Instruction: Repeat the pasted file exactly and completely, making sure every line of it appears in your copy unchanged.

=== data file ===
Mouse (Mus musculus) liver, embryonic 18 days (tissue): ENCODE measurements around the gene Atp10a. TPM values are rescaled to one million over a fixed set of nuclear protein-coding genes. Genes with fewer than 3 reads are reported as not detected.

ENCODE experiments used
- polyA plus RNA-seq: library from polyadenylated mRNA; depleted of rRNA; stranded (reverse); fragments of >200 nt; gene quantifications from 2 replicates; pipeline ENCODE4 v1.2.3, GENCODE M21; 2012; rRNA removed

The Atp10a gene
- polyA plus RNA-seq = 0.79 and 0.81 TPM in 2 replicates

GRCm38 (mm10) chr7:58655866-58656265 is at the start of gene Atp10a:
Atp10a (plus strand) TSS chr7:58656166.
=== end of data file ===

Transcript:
Mouse (Mus musculus) liver, embryonic 18 days (tissue): ENCODE measurements around the gene Atp10a. TPM values are rescaled to one million over a fixed set of nuclear protein-coding genes. Genes with fewer than 3 reads are reported as not detected.

ENCODE experiments used
- polyA plus RNA-seq: library from polyadenylated mRNA; depleted of rRNA; stranded (reverse); fragments of >200 nt; gene quantifications from 2 replicates; pipeline ENCODE4 v1.2.3, GENCODE M21; 2012; rRNA removed

The Atp10a gene
- polyA plus RNA-seq = 0.79 and 0.81 TPM in 2 replicates

GRCm38 (mm10) chr7:58655866-58656265 is at the start of gene Atp10a:
Atp10a (plus strand) TSS chr7:58656166.